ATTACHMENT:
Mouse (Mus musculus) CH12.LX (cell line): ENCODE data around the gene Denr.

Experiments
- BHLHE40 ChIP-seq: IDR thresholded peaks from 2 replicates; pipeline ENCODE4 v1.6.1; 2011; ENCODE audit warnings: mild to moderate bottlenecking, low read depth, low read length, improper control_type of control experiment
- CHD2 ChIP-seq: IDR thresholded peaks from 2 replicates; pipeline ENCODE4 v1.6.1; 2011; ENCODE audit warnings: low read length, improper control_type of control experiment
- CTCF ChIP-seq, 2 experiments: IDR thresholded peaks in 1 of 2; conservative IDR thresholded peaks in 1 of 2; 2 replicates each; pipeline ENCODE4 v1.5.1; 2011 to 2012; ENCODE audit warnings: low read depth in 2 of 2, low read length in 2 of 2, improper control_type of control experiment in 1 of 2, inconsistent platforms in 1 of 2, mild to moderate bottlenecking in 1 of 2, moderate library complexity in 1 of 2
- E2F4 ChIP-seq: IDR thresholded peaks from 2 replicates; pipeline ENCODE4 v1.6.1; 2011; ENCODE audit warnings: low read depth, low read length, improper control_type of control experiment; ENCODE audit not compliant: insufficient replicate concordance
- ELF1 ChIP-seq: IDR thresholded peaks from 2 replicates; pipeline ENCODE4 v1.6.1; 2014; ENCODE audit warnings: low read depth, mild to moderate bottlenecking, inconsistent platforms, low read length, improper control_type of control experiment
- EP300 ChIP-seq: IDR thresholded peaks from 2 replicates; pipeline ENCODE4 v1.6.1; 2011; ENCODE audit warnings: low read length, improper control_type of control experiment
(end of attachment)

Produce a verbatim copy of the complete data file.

Mouse (Mus musculus) CH12.LX (cell line): ENCODE data around the gene Denr.

Experiments
- BHLHE40 ChIP-seq: IDR thresholded peaks from 2 replicates; pipeline ENCODE4 v1.6.1; 2011; ENCODE audit warnings: mild to moderate bottlenecking, low read depth, low read length, improper control_type of control experiment
- CHD2 ChIP-seq: IDR thresholded peaks from 2 replicates; pipeline ENCODE4 v1.6.1; 2011; ENCODE audit warnings: low read length, improper control_type of control experiment
- CTCF ChIP-seq, 2 experiments: IDR thresholded peaks in 1 of 2; conservative IDR thresholded peaks in 1 of 2; 2 replicates each; pipeline ENCODE4 v1.5.1; 2011 to 2012; ENCODE audit warnings: low read depth in 2 of 2, low read length in 2 of 2, improper control_type of control experiment in 1 of 2, inconsistent platforms in 1 of 2, mild to moderate bottlenecking in 1 of 2, moderate library complexity in 1 of 2
- E2F4 ChIP-seq: IDR thresholded peaks from 2 replicates; pipeline ENCODE4 v1.6.1; 2011; ENCODE audit warnings: low read depth, low read length, improper control_type of control experiment; ENCODE audit not compliant: insufficient replicate concordance
- ELF1 ChIP-seq: IDR thresholded peaks from 2 replicates; pipeline ENCODE4 v1.6.1; 2014; ENCODE audit warnings: low read depth, mild to moderate bottlenecking, inconsistent platforms, low read length, improper control_type of control experiment
- EP300 ChIP-seq: IDR thresholded peaks from 2 replicates; pipeline ENCODE4 v1.6.1; 2011; ENCODE audit warnings: low read length, improper control_type of control experiment